Digitalisation and automation in the mining industry have become a reality, says mining and equipment service provider Sandvik Southern Africa sales VP Simon Andrews, who tells Mining Weekly that the industry “has stepped beyond the conceptual phase and entered the operational phase”.
“Going forward,” he says, “there will be a broader application of digitalisation and automation and, within the next two years, automation will feature across the African continent.” In the next year or two, some projects within the African region will stand out as “world class” when it comes to automation, he enthuses.
Andrews also expects increased practical application not only from clients but also from contractors within a similar timeframe, adding that, as part of changing their key focus, contractors are using technology as a competitive leverage and to reduce operating costs.
Therefore, Sandvik is retaining its emphasis on digitalisation encompassing elements of automation, from full automation, whereby equipment is completely operatorless, to semi-automation, he stresses.
“There will be a big focus going forward . . . on expanding digitalisation and assisting clients with automating their operations. The aim is to remove people from the face or underground to improve safety and eliminate operator exposure to the tough underground environment, and we believe we are making good progress with that,” Andrews says.
Sandvik Mining & Construction Zambia-Central Africa sales VP Daniel Banister adds that data analytics also remains key to the digitalisation drive, as it is important for mining companies to predict the failure of equipment to ensure timeous maintenance and subsequently manage downtime proactively and enhance operational uptime.
This trend can be “quite exciting”, which is attributable to resources being mined from deeper levels becoming more expensive, while safety is becoming a key challenge, comments Banister.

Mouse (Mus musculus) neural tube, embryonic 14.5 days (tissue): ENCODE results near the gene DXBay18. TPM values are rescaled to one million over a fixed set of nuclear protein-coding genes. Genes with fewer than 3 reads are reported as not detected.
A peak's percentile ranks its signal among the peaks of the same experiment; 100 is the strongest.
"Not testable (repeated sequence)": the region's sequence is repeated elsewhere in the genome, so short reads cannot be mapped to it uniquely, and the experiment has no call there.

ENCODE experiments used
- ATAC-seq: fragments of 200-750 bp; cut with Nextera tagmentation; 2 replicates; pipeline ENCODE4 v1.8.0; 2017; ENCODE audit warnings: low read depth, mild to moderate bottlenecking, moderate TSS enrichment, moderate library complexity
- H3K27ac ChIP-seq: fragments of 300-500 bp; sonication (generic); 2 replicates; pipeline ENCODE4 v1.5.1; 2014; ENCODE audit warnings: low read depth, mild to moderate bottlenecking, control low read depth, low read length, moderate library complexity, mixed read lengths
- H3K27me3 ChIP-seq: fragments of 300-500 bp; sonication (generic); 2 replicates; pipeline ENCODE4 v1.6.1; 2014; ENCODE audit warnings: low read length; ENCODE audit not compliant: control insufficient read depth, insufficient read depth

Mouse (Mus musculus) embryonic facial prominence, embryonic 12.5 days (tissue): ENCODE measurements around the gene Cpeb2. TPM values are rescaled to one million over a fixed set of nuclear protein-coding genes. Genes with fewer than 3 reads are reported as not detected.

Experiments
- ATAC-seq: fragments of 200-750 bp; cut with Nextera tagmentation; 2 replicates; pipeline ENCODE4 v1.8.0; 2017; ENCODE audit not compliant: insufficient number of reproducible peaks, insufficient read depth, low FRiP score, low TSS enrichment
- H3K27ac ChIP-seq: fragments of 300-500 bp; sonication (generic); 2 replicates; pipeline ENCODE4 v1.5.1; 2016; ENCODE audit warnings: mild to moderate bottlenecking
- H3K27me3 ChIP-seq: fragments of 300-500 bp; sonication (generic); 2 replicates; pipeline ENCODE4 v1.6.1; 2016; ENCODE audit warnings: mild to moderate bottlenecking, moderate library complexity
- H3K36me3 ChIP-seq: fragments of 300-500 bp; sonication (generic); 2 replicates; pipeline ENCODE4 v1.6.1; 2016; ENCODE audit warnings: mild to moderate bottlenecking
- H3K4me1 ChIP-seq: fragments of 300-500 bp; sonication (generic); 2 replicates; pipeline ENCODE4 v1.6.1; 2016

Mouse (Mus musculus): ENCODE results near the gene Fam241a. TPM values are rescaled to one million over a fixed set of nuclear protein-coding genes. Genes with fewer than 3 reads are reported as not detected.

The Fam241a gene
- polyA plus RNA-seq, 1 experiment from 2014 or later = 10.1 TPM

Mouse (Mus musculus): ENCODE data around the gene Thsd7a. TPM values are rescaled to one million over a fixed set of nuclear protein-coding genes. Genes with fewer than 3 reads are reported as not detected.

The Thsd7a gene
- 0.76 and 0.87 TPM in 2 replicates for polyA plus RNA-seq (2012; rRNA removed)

Automation and Digitalisation Aims
Sandvik is involved in several projects – in West and Central Africa – which it would like to see come to fruition before the end of the year, says Sandvik Mining & Construction Ghana-West Africa VP Nuhu Salifu.
He emphasises that Southern Africa has been “at the forefront of digitalisation”, with some mining operations having implemented Sandvik automated products in 2006 that are still operational.
South Africa and Southern Africa have led the way for Africa in this regard, creating a reference point for all clients across the continent that would like to implement automation, Salifu says.
Sandvik, which exhibited at the 2018 Investing in African Mining Indaba, in Cape Town, last month, also showcased its automation service offering, including the AutoMine equipment automation and teleoperations systems, and the OptiMine information management systems, for surface and underground mining applications.
AutoMine covers all aspects of automation, from the tele-remote or autonomous operation of single pieces of equipment to multimachine control and full fleet automation featuring automatic mission and traffic-control capability. The OptiMine systems are modular information management solutions that offer real-time viewing of underground mining operations and expand to the complete customised analytics offering.
Sandvik’s exhibition also included an OptiMine Analytics display of a diamond mine’s load-and-haul operations. This particular mine has been at the forefront of technology for more than a decade, using Sandvik’s AutoMine system to run an automated truck haulage system.
“Sandvik used the knowledge gained at sites such as these to sell the offering to industry, particularly in West and Central Africa, where major projects are being based on this tried and tested technology,” says Andrews.
He emphasises that, despite the traditional challenges faced by companies when doing business in Africa, they are still able to promote and implement the projects. In some instances, the use of automation and digital technology is an integral part of whether an operation is feasible or not. Moreover, Sandvik is dispelling doubts that digitalisation and automation technology are difficult to implement and maintain.
“We can manage this technology in every part of Africa,” Andrews asserts. He nevertheless underscores Sandvik’s sensitivity to the implementation of digitalisation and automation, taking into account people’s fears over job security.
Amid labour unions’ fears over automation, industry has to manage expectations that digitalisation will not necessarily result in work or labour reductions, but rather change the “scope of how labour is used, with the biggest benefit being upskilling and the creation of a safer working environment”, he adds.
Banister agrees, saying that people are the biggest asset: “We have to ensure that they are engaged in this process and that there is a level of empowerment and accountability.”